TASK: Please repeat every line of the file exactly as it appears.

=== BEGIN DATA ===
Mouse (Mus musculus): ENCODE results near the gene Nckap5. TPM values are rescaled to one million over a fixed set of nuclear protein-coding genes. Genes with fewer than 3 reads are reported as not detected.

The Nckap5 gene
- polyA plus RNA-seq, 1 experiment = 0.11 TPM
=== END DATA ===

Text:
Mouse (Mus musculus): ENCODE results near the gene Nckap5. TPM values are rescaled to one million over a fixed set of nuclear protein-coding genes. Genes with fewer than 3 reads are reported as not detected.

The Nckap5 gene
- polyA plus RNA-seq, 1 experiment = 0.11 TPM